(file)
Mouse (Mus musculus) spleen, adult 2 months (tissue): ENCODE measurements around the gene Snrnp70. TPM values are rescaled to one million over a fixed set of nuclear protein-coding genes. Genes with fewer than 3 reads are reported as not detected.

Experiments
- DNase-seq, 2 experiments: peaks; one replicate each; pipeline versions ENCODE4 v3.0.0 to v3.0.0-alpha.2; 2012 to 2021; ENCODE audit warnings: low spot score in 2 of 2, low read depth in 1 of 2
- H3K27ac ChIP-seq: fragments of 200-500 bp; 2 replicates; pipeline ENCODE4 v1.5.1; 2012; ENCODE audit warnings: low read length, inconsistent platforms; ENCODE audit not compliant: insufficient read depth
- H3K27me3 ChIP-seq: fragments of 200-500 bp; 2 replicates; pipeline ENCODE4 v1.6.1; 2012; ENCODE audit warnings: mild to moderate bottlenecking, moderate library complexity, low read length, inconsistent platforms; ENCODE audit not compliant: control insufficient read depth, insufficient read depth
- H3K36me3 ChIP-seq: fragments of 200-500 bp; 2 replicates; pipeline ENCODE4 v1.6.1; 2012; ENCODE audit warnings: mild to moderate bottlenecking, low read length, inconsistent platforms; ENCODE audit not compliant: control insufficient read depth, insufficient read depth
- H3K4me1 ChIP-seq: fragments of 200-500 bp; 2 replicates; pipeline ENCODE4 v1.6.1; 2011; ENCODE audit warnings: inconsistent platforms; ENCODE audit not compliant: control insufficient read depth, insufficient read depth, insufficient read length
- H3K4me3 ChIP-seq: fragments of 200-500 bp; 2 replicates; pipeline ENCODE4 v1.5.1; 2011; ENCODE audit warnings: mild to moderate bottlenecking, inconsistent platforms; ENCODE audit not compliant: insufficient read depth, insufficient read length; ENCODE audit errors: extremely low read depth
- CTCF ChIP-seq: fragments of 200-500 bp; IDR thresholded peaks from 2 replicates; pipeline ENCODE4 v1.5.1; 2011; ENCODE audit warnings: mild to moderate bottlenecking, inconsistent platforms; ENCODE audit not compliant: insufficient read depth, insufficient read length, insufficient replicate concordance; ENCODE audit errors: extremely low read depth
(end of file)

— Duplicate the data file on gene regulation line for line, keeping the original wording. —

Mouse (Mus musculus) spleen, adult 2 months (tissue): ENCODE measurements around the gene Snrnp70. TPM values are rescaled to one million over a fixed set of nuclear protein-coding genes. Genes with fewer than 3 reads are reported as not detected.

Experiments
- DNase-seq, 2 experiments: peaks; one replicate each; pipeline versions ENCODE4 v3.0.0 to v3.0.0-alpha.2; 2012 to 2021; ENCODE audit warnings: low spot score in 2 of 2, low read depth in 1 of 2
- H3K27ac ChIP-seq: fragments of 200-500 bp; 2 replicates; pipeline ENCODE4 v1.5.1; 2012; ENCODE audit warnings: low read length, inconsistent platforms; ENCODE audit not compliant: insufficient read depth
- H3K27me3 ChIP-seq: fragments of 200-500 bp; 2 replicates; pipeline ENCODE4 v1.6.1; 2012; ENCODE audit warnings: mild to moderate bottlenecking, moderate library complexity, low read length, inconsistent platforms; ENCODE audit not compliant: control insufficient read depth, insufficient read depth
- H3K36me3 ChIP-seq: fragments of 200-500 bp; 2 replicates; pipeline ENCODE4 v1.6.1; 2012; ENCODE audit warnings: mild to moderate bottlenecking, low read length, inconsistent platforms; ENCODE audit not compliant: control insufficient read depth, insufficient read depth
- H3K4me1 ChIP-seq: fragments of 200-500 bp; 2 replicates; pipeline ENCODE4 v1.6.1; 2011; ENCODE audit warnings: inconsistent platforms; ENCODE audit not compliant: control insufficient read depth, insufficient read depth, insufficient read length
- H3K4me3 ChIP-seq: fragments of 200-500 bp; 2 replicates; pipeline ENCODE4 v1.5.1; 2011; ENCODE audit warnings: mild to moderate bottlenecking, inconsistent platforms; ENCODE audit not compliant: insufficient read depth, insufficient read length; ENCODE audit errors: extremely low read depth
- CTCF ChIP-seq: fragments of 200-500 bp; IDR thresholded peaks from 2 replicates; pipeline ENCODE4 v1.5.1; 2011; ENCODE audit warnings: mild to moderate bottlenecking, inconsistent platforms; ENCODE audit not compliant: insufficient read depth, insufficient read length, insufficient replicate concordance; ENCODE audit errors: extremely low read depth